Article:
Another way that viewing violence increases aggression is through modeling. Children (and even adults) may simply imitate the violence they observe. Indeed, there is substantial evidence that people do copy the aggression that they read about or see in the media. For instance, when Belgian teenager Alisson Cambier spurned the romantic advances of her 24-year-old neighbour Thierry Jaradin, he excused himself only to return to the room wearing a ghostface costume and carrying two knives, which he used to stab her 30 times. He later admitted that the murder was premeditated and inspired by the horror film Scream. Research also has found strong evidence for copycat suicides. The rate of suicide in the general population increases significantly in the months after famous people, for instance Marilyn Monroe or Kurt Cobain, commit suicide (Phillips & Carstensen, 1986). In short, viewing violence teaches us how and when we should be aggressive.
Another outcome of viewing large amounts of violent material is desensitization, the tendency to become used to, and thus less influenced by, a stimulus. When we first see violence, we are likely to be shocked, aroused, and even repulsed by it. However, as we see more and more violence over time, we become habituated to it, such that subsequent exposures produce fewer and fewer negative emotional responses. In the end, we may begin to see violence as a normal part of everyday life and become accepting of it.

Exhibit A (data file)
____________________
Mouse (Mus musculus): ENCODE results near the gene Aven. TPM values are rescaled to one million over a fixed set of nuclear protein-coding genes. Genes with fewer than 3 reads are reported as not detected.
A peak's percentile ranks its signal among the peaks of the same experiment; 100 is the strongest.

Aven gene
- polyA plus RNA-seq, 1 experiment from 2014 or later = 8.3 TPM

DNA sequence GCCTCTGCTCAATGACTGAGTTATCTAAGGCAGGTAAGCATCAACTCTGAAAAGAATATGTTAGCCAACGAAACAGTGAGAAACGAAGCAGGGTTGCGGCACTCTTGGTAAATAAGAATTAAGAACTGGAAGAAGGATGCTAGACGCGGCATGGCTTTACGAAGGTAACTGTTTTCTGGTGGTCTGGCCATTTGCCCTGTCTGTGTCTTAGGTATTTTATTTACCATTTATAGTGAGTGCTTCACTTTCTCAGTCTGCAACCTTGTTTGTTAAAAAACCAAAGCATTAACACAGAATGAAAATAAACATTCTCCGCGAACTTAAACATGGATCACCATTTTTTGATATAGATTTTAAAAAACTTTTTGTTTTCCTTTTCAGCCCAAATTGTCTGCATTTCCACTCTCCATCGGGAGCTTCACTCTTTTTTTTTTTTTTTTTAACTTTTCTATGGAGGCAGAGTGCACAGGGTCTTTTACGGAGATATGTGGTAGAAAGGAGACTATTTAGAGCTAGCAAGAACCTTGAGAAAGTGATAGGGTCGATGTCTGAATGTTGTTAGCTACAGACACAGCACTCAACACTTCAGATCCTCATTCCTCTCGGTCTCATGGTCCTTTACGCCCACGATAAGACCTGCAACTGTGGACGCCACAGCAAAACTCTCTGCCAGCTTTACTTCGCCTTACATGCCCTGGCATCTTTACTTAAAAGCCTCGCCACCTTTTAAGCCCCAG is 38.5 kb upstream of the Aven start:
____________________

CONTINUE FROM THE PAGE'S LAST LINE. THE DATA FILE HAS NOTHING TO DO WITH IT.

In sum, continually viewing violence substantially changes how we think about and how our brains respond to the events that occur to us (Bartholow, Bushman, & Sestir, 2006). Frequent exposure to violence primes aggression and makes aggressive behavior more likely (Molitor & Hirsch, 1994). And viewing aggression frequently makes that aggression seem more normal and less negative. If we create for ourselves a world that contains a lot of violence, we become more distrustful and more likely to behave aggressively in response to conflict (Nabi & Sullivan, 2001).
- Aggression can be explained in part by the general principles of learning, including reinforcement, punishment, and modeling.
- Reinforcement is more effective than punishment in reducing aggression.
- Viewing violence in TV shows, movies, and video games tends to create aggression in the viewer.
- Exposure to violence increases aggression through reinforcement, through modeling, by priming cognitions related to aggression, and through desensitization.
Exercises and Critical Thinking
- Describe a time when you were reinforced or punished for your aggressive behavior or when someone you knew was. Was the attempt to reduce aggression successful?
- Watch some children’s television programming for one hour and make a note of the number and types of incidences of aggression depicted.
- Do you or people you know watch a lot of TV violence or play violent video games? How do you think this exposure is influencing you or them? Do you think you are less susceptible to violent media than other people?